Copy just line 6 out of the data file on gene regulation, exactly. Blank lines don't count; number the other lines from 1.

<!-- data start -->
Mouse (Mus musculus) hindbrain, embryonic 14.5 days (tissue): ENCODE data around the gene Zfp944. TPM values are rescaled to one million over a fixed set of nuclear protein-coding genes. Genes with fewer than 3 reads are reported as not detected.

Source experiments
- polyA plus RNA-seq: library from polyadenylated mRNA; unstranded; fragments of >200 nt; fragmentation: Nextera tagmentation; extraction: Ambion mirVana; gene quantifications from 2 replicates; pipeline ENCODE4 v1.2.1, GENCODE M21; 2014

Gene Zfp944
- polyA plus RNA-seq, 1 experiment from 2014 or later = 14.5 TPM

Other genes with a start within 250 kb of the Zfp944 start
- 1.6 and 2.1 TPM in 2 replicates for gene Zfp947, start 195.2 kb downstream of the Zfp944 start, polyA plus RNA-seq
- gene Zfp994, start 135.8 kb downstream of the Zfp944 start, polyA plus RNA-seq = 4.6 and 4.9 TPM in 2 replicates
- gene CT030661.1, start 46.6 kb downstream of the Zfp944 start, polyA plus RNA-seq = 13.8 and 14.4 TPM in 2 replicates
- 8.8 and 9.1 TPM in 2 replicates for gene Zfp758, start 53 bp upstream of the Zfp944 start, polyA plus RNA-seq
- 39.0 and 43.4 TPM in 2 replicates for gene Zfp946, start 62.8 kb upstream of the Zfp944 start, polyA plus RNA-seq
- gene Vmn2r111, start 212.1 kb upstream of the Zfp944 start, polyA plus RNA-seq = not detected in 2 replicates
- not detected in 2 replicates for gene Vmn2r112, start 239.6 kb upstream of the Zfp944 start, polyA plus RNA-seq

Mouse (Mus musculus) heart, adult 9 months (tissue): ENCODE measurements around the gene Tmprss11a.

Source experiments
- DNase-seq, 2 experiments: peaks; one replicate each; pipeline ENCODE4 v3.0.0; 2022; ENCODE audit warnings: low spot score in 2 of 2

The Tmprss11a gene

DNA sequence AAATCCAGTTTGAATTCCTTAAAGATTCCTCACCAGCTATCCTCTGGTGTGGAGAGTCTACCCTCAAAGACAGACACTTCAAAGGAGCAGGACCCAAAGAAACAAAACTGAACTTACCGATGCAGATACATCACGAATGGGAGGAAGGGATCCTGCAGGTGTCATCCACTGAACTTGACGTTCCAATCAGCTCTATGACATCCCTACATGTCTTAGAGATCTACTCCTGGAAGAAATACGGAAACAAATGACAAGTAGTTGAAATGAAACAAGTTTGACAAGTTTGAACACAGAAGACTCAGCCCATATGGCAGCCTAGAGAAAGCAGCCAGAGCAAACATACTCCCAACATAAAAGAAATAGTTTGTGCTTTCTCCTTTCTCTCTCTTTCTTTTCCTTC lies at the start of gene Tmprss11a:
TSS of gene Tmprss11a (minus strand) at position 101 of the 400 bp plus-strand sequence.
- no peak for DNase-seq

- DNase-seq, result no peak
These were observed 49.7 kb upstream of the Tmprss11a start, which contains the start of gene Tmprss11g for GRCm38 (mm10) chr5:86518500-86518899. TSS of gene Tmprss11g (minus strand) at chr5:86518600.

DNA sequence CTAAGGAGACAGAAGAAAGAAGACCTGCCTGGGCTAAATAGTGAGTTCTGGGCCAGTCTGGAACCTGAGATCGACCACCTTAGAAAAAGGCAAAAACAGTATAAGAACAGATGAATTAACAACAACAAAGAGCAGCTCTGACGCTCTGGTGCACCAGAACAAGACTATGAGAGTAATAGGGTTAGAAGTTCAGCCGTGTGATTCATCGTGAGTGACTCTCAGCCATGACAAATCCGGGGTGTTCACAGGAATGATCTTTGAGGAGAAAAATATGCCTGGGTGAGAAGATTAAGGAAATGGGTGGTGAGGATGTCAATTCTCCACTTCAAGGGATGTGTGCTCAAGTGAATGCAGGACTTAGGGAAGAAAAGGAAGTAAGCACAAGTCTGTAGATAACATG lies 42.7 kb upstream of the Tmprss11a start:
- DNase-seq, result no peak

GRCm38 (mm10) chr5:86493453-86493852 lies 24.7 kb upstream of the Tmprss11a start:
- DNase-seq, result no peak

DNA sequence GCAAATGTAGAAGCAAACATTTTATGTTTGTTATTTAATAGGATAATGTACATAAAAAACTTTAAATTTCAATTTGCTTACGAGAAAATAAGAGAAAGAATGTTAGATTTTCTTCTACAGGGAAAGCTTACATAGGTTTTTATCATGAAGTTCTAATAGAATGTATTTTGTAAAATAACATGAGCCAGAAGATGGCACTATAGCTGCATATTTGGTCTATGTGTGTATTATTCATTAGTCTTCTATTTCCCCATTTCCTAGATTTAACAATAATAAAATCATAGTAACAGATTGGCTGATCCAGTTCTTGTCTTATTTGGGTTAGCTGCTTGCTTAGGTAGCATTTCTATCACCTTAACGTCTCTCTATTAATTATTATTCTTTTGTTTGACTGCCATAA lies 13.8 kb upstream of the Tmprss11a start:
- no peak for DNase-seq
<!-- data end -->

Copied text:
Other genes with a start within 250 kb of the Zfp944 start